Which dahlias do bees like? These lovely plants offer a variety of gorgeous blooms that are popular with bees, butterflies and other pollinators.
Gorgeous shades of red, pink, orange, yellow and white are available. Flower heads can be showy with many petals, or simple, with fewer petals.
Very often, the accepted wisdom is that simple, single-petalled, open flower heads are best for bees and butterflies, but of course, there are always exceptions. If you like showy blooms and want to help bees, you will easily find a number of dahlia varieties to fit the bill.
One of the best things about dahlias is that you can find varieties that will bloom in spring, summer or autumn. As such, you can always find something to plug a gap in your border, add vibrancy and feed the bees at the same time.
If you select the right varieties, they'll be visited by bumble bees, honey bees and various solitary bees.
Butterflies are also attracted to the flower heads, and for me, it is an especially lovely sight: gorgeous, showy blooms decorated with a beautiful butterfly!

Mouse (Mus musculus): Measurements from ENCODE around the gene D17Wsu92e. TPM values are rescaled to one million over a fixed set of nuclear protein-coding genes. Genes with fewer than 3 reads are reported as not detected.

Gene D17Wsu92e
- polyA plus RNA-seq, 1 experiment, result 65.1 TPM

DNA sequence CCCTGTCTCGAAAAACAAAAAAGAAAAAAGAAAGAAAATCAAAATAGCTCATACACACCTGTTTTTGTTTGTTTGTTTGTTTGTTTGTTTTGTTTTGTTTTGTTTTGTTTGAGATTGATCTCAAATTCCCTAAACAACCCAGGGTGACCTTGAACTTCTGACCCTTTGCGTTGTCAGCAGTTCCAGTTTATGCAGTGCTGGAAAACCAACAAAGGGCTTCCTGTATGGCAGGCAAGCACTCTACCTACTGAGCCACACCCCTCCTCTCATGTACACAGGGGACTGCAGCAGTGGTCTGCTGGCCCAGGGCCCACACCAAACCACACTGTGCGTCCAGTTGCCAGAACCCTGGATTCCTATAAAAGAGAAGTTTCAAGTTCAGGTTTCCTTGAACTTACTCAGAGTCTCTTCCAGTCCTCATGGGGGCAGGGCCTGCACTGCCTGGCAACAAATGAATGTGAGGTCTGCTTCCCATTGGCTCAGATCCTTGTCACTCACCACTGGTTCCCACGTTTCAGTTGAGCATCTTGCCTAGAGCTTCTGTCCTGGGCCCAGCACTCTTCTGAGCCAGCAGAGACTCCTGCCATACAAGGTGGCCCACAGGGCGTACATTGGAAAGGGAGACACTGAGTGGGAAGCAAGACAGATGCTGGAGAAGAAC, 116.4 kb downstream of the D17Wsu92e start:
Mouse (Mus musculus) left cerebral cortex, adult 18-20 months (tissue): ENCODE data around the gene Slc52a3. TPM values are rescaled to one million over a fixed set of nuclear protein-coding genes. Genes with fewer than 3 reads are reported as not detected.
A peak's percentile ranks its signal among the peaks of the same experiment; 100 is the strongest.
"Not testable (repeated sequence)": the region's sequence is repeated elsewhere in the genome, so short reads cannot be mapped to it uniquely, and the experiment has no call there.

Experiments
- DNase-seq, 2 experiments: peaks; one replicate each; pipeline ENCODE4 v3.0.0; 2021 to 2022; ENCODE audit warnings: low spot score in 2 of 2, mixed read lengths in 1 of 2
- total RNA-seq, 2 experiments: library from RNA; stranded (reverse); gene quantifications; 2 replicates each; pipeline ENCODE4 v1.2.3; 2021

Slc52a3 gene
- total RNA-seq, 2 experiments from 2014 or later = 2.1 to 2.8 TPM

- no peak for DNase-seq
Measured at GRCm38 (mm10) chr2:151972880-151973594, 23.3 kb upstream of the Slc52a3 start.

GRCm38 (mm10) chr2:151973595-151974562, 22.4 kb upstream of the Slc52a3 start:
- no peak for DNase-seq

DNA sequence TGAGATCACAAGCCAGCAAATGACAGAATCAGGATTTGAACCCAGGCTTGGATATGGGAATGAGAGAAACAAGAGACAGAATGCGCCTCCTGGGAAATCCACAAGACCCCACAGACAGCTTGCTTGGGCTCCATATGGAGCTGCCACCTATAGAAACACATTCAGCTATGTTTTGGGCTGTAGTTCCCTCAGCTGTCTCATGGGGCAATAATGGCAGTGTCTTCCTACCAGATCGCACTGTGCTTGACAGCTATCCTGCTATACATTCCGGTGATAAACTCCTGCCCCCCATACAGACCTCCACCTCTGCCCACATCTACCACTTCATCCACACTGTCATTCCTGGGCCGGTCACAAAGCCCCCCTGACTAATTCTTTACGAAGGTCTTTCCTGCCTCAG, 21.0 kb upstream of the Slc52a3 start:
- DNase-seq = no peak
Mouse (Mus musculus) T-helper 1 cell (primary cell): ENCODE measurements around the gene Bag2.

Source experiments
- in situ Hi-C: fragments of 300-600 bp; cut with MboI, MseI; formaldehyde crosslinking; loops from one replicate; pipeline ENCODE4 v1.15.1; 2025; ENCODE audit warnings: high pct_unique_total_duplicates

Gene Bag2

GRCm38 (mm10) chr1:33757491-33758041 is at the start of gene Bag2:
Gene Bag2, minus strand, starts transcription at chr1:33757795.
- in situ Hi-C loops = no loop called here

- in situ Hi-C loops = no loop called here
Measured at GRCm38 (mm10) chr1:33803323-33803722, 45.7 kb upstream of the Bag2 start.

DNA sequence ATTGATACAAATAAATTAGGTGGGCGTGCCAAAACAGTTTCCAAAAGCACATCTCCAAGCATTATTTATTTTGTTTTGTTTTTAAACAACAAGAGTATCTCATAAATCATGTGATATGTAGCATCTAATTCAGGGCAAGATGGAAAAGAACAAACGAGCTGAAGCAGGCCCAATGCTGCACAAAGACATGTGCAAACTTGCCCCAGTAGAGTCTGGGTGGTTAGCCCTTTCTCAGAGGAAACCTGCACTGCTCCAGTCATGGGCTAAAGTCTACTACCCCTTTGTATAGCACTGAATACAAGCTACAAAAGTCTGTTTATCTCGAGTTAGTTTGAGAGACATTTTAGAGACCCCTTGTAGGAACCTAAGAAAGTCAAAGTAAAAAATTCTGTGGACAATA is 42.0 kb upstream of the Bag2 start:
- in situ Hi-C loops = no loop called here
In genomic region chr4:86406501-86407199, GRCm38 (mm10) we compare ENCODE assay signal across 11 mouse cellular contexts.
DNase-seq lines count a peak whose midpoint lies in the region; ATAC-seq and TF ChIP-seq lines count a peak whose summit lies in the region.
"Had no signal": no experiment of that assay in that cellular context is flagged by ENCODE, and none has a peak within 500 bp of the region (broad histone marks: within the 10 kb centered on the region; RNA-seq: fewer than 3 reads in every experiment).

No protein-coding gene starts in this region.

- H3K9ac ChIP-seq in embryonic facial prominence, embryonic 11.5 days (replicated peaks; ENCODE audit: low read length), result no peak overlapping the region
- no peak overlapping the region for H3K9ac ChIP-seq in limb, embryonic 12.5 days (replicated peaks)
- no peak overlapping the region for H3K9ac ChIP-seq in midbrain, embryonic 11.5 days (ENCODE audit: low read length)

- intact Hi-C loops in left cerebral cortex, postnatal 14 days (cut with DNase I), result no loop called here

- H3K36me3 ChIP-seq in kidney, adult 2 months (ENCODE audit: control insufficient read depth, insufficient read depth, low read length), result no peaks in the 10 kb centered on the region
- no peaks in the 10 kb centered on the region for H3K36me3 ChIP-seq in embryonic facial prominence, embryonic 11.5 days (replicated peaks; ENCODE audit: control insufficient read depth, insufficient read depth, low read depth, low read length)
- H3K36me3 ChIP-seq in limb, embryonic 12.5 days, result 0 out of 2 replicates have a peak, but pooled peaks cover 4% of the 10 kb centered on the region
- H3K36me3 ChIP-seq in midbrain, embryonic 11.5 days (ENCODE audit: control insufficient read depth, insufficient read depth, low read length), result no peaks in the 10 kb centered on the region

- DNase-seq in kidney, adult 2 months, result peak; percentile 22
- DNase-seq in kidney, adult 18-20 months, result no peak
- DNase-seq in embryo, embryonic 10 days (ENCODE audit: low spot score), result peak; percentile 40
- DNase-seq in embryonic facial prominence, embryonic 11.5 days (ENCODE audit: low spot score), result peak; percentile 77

Various flies, including hover flies also visit. They don't mind sharing the flower heads either.
I couldn't possibly list all of them, but many suppliers state suitability for pollinators as appropriate, and here are a few examples:
Reds and deep crimsons:
Oranges and yellows:
Peachy shades, blushed pink/yellow/orange:
Dahlias are tubers, and need a sunny spot in well-drained, humus-rich soil. Cut them back close to the ground in autumn after flowering.
If you live in a colder climate with heavy soil, it's a good idea to go a step further: dig up the tubers in autumn, clean, dry and store them in a tray (cover them with a little potting compost). Replant them in spring the following year.
Alternatively, dahlias can be started off in pots under glass in early spring, then planted out when the danger of frost has passed. Ensure you plant them about 12 inches deep, and leave plenty of room between tubers to allow the plant to spread and grow.
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